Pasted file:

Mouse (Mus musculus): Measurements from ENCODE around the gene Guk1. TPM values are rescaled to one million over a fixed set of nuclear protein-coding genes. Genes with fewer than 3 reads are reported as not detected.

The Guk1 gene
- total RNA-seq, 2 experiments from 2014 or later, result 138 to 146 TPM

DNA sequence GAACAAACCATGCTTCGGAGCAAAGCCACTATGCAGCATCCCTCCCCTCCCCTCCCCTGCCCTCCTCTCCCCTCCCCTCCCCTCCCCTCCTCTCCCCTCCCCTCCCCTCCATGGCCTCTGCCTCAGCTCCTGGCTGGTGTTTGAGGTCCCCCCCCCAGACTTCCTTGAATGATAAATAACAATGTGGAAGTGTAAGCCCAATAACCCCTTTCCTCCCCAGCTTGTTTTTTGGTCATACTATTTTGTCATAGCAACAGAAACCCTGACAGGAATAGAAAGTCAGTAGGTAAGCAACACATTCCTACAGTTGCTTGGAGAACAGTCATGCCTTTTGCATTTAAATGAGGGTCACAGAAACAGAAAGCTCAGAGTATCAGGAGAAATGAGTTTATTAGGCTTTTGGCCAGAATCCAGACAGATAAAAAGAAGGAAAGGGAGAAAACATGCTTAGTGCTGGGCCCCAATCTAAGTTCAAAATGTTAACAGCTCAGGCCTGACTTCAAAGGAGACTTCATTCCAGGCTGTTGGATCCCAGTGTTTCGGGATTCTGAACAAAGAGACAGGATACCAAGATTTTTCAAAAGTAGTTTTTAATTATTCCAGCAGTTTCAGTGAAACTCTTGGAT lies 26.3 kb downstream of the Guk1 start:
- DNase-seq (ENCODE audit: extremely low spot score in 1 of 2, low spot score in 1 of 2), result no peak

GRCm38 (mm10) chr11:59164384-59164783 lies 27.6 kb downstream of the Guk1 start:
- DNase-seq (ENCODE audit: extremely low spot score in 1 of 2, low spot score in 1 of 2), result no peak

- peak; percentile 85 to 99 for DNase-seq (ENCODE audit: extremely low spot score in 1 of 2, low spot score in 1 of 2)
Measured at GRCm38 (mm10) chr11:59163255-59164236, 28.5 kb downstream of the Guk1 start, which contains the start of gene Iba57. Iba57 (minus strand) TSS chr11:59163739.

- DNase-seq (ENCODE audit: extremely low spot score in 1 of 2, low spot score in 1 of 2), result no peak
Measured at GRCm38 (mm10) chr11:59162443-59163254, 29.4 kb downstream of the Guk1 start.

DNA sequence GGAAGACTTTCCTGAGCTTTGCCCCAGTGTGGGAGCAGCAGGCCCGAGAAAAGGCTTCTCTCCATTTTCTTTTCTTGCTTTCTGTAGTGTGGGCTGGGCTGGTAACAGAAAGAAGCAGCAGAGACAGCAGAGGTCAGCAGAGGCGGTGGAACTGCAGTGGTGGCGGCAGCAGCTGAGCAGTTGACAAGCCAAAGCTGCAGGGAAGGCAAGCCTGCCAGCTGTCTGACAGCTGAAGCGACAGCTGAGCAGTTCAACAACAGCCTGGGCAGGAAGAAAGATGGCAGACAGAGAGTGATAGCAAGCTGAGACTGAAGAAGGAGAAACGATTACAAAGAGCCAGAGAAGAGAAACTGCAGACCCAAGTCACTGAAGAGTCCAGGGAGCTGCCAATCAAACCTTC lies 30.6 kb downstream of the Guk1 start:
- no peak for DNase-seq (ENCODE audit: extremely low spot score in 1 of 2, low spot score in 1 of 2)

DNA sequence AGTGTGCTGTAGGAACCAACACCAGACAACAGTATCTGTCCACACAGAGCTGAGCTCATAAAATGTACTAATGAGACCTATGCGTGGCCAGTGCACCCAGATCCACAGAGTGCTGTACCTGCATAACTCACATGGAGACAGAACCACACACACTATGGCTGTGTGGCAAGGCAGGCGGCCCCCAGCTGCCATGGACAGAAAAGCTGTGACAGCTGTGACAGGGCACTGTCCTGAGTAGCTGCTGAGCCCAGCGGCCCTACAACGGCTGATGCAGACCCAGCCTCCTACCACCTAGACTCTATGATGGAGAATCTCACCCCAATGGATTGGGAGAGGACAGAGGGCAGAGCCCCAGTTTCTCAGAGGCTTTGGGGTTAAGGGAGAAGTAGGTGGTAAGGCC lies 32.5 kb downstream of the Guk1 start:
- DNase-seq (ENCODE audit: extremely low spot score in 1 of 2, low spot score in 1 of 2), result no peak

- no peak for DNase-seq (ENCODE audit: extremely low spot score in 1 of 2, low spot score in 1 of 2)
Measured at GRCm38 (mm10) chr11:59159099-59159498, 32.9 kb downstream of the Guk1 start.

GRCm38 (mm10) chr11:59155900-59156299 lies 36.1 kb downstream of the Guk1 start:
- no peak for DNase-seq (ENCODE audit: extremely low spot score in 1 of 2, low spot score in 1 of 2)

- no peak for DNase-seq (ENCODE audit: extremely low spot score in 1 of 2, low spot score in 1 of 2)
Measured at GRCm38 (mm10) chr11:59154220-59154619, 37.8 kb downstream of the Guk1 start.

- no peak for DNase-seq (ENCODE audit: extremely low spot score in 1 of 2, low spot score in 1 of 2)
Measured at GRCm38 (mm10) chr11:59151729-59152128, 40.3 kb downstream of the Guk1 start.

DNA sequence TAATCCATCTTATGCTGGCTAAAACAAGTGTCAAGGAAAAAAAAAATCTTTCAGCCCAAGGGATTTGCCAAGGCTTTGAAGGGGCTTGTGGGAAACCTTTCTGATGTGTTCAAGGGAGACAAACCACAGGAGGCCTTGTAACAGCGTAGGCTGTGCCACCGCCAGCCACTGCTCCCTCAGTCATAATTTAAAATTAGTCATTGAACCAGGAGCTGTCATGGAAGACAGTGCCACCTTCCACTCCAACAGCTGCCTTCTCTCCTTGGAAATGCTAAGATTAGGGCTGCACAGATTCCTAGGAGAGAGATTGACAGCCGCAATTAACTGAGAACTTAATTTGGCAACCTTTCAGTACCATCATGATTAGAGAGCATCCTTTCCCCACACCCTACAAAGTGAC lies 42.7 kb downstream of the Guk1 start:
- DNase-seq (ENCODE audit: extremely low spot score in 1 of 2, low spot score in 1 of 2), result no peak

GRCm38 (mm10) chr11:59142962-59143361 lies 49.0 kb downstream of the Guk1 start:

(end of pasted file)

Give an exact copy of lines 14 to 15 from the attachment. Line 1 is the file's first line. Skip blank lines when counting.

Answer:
DNA sequence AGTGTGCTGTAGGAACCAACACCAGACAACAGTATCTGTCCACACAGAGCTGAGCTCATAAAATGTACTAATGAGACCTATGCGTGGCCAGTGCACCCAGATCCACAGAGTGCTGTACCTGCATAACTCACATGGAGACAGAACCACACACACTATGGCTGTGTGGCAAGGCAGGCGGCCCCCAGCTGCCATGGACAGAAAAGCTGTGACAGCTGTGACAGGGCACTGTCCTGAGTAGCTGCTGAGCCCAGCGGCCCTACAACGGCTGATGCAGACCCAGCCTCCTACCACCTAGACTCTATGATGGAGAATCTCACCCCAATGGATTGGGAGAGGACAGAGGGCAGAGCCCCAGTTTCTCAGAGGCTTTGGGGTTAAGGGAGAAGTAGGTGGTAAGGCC lies 32.5 kb downstream of the Guk1 start:
- DNase-seq (ENCODE audit: extremely low spot score in 1 of 2, low spot score in 1 of 2), result no peak